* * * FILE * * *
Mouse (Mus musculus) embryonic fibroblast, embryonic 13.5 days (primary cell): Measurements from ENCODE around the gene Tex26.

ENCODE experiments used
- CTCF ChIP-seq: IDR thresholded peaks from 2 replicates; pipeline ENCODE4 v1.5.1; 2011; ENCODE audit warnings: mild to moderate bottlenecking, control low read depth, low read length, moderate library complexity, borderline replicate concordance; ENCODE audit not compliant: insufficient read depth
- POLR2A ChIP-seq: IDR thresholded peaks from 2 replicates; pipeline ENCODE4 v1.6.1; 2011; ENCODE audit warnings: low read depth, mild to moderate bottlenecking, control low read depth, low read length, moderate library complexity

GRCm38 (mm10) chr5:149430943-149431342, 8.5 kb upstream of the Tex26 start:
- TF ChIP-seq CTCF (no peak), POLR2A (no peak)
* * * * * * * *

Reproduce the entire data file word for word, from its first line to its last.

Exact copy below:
Mouse (Mus musculus) embryonic fibroblast, embryonic 13.5 days (primary cell): Measurements from ENCODE around the gene Tex26.

ENCODE experiments used
- CTCF ChIP-seq: IDR thresholded peaks from 2 replicates; pipeline ENCODE4 v1.5.1; 2011; ENCODE audit warnings: mild to moderate bottlenecking, control low read depth, low read length, moderate library complexity, borderline replicate concordance; ENCODE audit not compliant: insufficient read depth
- POLR2A ChIP-seq: IDR thresholded peaks from 2 replicates; pipeline ENCODE4 v1.6.1; 2011; ENCODE audit warnings: low read depth, mild to moderate bottlenecking, control low read depth, low read length, moderate library complexity

GRCm38 (mm10) chr5:149430943-149431342, 8.5 kb upstream of the Tex26 start:
- TF ChIP-seq CTCF (no peak), POLR2A (no peak)